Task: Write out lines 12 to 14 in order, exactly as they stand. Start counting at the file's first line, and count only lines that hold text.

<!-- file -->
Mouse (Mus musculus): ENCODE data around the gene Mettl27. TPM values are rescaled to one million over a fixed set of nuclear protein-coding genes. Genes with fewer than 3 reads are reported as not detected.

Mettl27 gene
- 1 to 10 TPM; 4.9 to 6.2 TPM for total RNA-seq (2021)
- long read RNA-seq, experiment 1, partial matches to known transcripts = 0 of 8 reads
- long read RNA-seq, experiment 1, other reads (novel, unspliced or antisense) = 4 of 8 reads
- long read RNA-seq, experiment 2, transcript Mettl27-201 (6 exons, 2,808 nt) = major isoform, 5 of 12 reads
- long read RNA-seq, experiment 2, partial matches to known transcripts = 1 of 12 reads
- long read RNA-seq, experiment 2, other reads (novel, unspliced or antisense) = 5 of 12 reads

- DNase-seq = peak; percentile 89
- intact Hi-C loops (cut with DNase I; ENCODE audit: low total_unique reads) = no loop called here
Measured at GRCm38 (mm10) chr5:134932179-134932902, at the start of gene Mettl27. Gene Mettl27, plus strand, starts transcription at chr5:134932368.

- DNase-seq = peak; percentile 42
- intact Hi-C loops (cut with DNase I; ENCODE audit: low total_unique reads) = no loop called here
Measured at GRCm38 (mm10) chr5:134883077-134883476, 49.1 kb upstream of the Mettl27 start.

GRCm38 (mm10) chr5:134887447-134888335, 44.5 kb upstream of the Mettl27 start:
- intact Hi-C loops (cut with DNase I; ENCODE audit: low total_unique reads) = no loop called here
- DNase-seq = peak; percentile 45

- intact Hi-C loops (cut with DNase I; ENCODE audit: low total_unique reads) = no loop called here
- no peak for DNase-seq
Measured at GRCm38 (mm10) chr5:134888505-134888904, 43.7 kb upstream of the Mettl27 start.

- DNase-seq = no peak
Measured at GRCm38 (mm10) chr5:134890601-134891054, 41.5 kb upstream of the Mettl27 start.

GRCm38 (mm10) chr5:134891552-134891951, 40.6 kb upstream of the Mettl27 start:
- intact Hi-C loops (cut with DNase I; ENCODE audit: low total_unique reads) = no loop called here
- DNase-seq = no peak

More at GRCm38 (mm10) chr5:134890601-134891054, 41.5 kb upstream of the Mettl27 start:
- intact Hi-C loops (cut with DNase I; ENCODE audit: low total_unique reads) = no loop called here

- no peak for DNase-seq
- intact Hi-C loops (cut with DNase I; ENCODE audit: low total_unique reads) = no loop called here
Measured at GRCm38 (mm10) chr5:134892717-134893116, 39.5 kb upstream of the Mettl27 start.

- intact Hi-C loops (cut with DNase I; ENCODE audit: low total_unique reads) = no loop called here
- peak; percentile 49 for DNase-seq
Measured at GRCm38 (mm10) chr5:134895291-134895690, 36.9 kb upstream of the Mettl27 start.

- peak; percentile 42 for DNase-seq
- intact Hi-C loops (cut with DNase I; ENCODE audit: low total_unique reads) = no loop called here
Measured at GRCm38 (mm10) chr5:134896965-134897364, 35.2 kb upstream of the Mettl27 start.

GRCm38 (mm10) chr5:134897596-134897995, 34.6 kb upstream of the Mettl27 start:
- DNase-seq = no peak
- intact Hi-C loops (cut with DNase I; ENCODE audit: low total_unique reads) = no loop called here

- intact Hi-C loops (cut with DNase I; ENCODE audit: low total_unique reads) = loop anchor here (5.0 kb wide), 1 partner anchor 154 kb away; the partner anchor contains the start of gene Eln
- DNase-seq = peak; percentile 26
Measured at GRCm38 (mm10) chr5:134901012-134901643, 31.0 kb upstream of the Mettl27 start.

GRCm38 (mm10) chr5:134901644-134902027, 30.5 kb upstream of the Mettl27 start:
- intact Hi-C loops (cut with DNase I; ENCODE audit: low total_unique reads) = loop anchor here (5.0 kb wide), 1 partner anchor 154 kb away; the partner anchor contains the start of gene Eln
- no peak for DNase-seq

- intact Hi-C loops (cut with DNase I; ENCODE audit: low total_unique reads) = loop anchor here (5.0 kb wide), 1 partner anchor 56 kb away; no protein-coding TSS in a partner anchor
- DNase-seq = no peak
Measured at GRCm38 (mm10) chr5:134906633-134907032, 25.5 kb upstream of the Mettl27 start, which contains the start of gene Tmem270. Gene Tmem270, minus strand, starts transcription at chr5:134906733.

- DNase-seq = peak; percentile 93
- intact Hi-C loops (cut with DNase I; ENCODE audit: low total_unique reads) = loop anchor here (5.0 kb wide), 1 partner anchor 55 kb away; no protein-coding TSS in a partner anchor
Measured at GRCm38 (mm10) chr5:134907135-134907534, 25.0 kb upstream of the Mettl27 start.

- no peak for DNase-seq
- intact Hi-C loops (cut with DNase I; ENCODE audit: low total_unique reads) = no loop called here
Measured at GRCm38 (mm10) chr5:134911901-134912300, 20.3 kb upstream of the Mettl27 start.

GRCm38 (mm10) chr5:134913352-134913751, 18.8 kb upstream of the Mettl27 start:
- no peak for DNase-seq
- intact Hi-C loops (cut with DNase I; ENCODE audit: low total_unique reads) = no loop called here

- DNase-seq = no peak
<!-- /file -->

- DNase-seq = peak; percentile 42
- intact Hi-C loops (cut with DNase I; ENCODE audit: low total_unique reads) = no loop called here
Measured at GRCm38 (mm10) chr5:134883077-134883476, 49.1 kb upstream of the Mettl27 start.